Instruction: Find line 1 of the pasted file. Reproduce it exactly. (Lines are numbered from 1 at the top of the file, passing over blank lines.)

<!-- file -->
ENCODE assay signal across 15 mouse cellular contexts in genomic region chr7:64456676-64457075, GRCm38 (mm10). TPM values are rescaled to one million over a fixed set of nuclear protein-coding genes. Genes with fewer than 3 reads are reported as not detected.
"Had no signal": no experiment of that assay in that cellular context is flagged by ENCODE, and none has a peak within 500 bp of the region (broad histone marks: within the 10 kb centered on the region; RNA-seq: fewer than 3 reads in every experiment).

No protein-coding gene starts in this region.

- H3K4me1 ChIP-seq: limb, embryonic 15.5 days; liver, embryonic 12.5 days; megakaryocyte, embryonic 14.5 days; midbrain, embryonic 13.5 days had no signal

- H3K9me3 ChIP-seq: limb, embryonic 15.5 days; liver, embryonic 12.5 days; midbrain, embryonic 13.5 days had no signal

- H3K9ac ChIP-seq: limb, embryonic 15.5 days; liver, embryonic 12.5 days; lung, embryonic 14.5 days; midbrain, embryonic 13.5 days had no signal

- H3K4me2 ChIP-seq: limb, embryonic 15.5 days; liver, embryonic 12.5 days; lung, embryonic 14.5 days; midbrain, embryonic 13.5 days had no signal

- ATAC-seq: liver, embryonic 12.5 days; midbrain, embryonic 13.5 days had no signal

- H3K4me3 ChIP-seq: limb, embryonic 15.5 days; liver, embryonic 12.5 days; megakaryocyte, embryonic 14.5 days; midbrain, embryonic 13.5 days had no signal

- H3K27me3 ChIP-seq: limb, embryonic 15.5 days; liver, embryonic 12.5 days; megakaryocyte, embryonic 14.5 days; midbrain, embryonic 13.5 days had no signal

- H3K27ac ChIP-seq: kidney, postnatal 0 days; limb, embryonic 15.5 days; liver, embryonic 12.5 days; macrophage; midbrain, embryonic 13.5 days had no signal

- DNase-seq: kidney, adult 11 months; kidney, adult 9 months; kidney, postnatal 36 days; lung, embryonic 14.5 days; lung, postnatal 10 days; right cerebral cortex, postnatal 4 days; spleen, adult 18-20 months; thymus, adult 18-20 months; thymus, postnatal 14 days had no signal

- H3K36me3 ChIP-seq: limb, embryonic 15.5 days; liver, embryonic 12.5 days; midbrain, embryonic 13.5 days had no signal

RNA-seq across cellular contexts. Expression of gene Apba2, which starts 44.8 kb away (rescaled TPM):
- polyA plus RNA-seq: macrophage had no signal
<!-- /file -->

ENCODE assay signal across 15 mouse cellular contexts in genomic region chr7:64456676-64457075, GRCm38 (mm10). TPM values are rescaled to one million over a fixed set of nuclear protein-coding genes. Genes with fewer than 3 reads are reported as not detected.